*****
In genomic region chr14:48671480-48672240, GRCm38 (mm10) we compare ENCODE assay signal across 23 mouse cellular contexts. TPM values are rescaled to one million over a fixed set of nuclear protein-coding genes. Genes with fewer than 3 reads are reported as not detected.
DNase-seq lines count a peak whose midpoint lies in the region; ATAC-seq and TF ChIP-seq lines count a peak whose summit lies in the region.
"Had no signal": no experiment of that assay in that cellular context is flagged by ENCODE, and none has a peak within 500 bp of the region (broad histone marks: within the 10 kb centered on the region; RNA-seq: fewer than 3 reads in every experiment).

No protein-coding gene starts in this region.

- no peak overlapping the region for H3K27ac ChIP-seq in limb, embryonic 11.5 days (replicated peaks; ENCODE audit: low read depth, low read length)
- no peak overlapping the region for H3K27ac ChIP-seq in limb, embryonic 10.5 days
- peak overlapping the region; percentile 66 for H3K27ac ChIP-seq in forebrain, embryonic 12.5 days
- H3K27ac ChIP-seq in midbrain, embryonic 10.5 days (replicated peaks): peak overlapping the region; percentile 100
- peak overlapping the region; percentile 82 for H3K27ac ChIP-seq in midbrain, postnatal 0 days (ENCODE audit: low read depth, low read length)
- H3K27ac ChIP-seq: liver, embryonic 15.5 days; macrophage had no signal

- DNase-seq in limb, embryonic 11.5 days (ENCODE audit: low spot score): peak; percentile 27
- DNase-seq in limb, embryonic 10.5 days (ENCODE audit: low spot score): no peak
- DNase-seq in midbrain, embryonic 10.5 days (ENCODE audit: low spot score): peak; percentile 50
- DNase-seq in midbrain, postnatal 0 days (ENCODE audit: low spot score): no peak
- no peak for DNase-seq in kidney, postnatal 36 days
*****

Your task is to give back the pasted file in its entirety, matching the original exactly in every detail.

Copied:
In genomic region chr14:48671480-48672240, GRCm38 (mm10) we compare ENCODE assay signal across 23 mouse cellular contexts. TPM values are rescaled to one million over a fixed set of nuclear protein-coding genes. Genes with fewer than 3 reads are reported as not detected.
DNase-seq lines count a peak whose midpoint lies in the region; ATAC-seq and TF ChIP-seq lines count a peak whose summit lies in the region.
"Had no signal": no experiment of that assay in that cellular context is flagged by ENCODE, and none has a peak within 500 bp of the region (broad histone marks: within the 10 kb centered on the region; RNA-seq: fewer than 3 reads in every experiment).

No protein-coding gene starts in this region.

- no peak overlapping the region for H3K27ac ChIP-seq in limb, embryonic 11.5 days (replicated peaks; ENCODE audit: low read depth, low read length)
- no peak overlapping the region for H3K27ac ChIP-seq in limb, embryonic 10.5 days
- peak overlapping the region; percentile 66 for H3K27ac ChIP-seq in forebrain, embryonic 12.5 days
- H3K27ac ChIP-seq in midbrain, embryonic 10.5 days (replicated peaks): peak overlapping the region; percentile 100
- peak overlapping the region; percentile 82 for H3K27ac ChIP-seq in midbrain, postnatal 0 days (ENCODE audit: low read depth, low read length)
- H3K27ac ChIP-seq: liver, embryonic 15.5 days; macrophage had no signal

- DNase-seq in limb, embryonic 11.5 days (ENCODE audit: low spot score): peak; percentile 27
- DNase-seq in limb, embryonic 10.5 days (ENCODE audit: low spot score): no peak
- DNase-seq in midbrain, embryonic 10.5 days (ENCODE audit: low spot score): peak; percentile 50
- DNase-seq in midbrain, postnatal 0 days (ENCODE audit: low spot score): no peak
- no peak for DNase-seq in kidney, postnatal 36 days